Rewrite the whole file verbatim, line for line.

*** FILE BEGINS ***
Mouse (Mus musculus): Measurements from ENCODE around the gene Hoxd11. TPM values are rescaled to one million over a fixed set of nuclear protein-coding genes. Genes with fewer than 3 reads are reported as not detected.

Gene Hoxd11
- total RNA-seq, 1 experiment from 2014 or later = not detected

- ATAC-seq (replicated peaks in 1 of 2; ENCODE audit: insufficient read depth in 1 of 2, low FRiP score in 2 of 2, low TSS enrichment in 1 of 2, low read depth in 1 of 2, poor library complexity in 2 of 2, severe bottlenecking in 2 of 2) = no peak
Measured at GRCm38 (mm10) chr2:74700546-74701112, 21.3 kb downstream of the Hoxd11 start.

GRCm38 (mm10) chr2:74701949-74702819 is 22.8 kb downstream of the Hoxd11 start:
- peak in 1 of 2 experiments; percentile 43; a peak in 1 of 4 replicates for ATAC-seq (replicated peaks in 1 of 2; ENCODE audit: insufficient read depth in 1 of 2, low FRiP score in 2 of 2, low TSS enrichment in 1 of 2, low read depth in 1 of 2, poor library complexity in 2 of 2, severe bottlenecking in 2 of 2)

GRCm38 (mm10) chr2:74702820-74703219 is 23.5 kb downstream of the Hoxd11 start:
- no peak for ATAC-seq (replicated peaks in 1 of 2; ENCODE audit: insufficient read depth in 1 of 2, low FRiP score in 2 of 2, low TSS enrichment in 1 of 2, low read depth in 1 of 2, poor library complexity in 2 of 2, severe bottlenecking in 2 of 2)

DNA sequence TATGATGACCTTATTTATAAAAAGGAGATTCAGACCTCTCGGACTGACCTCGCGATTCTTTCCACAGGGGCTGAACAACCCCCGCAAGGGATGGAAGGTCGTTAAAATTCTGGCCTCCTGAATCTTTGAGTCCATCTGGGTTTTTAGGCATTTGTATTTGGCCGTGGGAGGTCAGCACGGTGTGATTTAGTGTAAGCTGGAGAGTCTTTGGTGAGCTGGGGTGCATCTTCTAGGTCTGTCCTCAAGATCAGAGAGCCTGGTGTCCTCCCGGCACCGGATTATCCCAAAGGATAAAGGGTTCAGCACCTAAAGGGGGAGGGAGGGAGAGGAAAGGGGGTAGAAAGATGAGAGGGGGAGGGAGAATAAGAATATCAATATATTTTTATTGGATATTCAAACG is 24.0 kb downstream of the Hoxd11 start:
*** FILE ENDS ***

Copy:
Mouse (Mus musculus): Measurements from ENCODE around the gene Hoxd11. TPM values are rescaled to one million over a fixed set of nuclear protein-coding genes. Genes with fewer than 3 reads are reported as not detected.

Gene Hoxd11
- total RNA-seq, 1 experiment from 2014 or later = not detected

- ATAC-seq (replicated peaks in 1 of 2; ENCODE audit: insufficient read depth in 1 of 2, low FRiP score in 2 of 2, low TSS enrichment in 1 of 2, low read depth in 1 of 2, poor library complexity in 2 of 2, severe bottlenecking in 2 of 2) = no peak
Measured at GRCm38 (mm10) chr2:74700546-74701112, 21.3 kb downstream of the Hoxd11 start.

GRCm38 (mm10) chr2:74701949-74702819 is 22.8 kb downstream of the Hoxd11 start:
- peak in 1 of 2 experiments; percentile 43; a peak in 1 of 4 replicates for ATAC-seq (replicated peaks in 1 of 2; ENCODE audit: insufficient read depth in 1 of 2, low FRiP score in 2 of 2, low TSS enrichment in 1 of 2, low read depth in 1 of 2, poor library complexity in 2 of 2, severe bottlenecking in 2 of 2)

GRCm38 (mm10) chr2:74702820-74703219 is 23.5 kb downstream of the Hoxd11 start:
- no peak for ATAC-seq (replicated peaks in 1 of 2; ENCODE audit: insufficient read depth in 1 of 2, low FRiP score in 2 of 2, low TSS enrichment in 1 of 2, low read depth in 1 of 2, poor library complexity in 2 of 2, severe bottlenecking in 2 of 2)

DNA sequence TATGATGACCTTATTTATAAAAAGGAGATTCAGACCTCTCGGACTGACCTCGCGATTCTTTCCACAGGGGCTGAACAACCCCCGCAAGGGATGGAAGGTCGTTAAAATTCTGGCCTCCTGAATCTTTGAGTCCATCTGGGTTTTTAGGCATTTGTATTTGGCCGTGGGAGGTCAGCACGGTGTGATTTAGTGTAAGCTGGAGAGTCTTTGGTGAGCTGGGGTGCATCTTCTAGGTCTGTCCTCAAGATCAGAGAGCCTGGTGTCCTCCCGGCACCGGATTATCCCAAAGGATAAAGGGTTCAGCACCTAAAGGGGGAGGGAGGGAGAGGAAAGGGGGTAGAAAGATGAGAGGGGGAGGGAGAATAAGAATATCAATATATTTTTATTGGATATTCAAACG is 24.0 kb downstream of the Hoxd11 start: